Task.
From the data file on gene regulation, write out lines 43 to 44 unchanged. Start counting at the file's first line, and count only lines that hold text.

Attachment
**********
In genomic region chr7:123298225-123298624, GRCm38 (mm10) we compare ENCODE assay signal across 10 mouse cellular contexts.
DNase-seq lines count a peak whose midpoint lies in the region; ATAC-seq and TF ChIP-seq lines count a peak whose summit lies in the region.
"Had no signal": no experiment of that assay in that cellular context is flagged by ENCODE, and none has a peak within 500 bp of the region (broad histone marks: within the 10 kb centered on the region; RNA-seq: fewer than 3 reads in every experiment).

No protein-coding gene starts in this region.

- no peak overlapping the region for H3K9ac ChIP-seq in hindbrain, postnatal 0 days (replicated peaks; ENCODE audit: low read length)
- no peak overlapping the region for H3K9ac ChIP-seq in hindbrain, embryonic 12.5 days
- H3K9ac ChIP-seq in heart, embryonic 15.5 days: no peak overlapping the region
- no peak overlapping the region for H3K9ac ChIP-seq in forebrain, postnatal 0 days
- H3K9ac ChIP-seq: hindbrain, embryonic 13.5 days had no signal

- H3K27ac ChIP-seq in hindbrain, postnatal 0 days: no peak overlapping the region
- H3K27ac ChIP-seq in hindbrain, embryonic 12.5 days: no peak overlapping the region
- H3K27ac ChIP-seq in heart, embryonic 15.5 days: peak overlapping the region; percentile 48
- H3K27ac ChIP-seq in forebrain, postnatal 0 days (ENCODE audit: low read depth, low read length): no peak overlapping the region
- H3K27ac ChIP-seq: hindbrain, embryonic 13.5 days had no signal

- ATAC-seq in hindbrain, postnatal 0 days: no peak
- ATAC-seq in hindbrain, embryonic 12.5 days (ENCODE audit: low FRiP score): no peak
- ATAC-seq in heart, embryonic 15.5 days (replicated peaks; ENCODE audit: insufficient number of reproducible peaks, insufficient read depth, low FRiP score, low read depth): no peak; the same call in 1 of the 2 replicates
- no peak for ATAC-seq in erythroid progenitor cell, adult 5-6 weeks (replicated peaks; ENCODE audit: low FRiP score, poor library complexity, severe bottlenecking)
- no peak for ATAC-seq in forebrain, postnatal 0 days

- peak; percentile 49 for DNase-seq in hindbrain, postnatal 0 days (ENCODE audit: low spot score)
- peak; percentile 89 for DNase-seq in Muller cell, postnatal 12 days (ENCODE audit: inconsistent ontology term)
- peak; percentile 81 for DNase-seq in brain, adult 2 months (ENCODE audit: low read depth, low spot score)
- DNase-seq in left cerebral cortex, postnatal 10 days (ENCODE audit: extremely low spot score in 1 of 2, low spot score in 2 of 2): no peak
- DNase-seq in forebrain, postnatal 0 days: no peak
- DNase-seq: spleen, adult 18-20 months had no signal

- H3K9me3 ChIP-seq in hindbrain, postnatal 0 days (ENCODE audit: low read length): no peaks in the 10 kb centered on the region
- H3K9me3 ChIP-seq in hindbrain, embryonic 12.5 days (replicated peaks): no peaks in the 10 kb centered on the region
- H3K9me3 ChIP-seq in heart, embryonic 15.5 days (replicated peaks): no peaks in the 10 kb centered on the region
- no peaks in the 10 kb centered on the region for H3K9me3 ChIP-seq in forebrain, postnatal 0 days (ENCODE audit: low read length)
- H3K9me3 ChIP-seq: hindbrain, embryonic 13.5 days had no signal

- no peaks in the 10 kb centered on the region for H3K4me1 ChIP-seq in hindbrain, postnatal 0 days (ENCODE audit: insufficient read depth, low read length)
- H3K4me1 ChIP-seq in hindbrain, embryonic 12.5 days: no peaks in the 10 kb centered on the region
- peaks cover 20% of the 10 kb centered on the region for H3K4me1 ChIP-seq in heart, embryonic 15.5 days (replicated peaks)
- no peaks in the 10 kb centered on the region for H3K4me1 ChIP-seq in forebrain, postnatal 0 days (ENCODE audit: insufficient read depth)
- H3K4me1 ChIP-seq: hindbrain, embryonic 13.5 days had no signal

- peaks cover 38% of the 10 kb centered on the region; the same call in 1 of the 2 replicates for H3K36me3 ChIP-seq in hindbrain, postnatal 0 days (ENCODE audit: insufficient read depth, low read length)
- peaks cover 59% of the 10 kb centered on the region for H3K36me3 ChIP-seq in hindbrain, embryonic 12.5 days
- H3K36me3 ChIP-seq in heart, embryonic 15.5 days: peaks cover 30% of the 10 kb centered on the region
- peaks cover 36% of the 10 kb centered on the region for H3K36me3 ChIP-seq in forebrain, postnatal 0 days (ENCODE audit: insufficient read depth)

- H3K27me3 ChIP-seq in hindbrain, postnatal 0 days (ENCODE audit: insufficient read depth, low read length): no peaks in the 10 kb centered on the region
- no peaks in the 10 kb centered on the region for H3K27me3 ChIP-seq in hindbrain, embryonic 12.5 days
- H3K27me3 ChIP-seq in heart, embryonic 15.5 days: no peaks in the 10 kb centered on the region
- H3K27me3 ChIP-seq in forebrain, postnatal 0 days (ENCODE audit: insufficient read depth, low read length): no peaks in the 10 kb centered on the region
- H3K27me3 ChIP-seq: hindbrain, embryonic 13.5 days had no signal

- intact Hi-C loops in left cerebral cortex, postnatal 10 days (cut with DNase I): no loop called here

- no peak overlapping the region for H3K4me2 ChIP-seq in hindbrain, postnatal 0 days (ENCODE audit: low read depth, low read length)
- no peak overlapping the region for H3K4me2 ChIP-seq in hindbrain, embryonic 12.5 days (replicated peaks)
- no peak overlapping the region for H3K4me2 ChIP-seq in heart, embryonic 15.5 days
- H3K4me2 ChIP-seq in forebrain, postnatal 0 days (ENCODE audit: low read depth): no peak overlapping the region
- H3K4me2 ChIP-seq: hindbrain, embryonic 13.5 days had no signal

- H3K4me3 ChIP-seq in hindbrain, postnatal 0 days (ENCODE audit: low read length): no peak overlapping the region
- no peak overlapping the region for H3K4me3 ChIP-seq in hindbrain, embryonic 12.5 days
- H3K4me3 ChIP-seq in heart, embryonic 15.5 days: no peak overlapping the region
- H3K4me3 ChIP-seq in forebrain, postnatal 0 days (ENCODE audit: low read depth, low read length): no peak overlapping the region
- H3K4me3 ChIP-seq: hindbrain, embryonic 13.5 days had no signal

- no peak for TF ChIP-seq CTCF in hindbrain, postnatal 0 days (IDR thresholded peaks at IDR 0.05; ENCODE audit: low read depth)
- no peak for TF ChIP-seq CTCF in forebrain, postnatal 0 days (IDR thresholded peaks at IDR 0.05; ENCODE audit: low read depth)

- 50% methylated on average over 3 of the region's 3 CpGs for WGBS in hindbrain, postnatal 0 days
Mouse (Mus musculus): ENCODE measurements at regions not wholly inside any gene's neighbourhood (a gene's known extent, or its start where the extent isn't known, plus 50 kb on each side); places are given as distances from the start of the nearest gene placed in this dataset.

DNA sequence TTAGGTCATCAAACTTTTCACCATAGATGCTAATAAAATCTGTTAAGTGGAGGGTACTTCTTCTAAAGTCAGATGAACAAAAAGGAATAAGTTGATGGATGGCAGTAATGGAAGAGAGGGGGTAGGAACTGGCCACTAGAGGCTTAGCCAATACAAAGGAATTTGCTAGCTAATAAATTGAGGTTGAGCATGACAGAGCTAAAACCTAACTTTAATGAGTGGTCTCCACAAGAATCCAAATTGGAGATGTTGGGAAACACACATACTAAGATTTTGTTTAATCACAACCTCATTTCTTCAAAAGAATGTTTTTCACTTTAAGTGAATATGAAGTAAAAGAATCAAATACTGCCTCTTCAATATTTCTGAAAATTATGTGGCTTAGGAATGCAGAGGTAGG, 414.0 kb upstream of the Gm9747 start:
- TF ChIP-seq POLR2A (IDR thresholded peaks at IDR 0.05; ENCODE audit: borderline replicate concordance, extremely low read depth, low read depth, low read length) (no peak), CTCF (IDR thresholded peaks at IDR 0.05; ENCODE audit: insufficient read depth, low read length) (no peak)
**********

- H3K27me3 ChIP-seq in forebrain, postnatal 0 days (ENCODE audit: insufficient read depth, low read length): no peaks in the 10 kb centered on the region
- H3K27me3 ChIP-seq: hindbrain, embryonic 13.5 days had no signal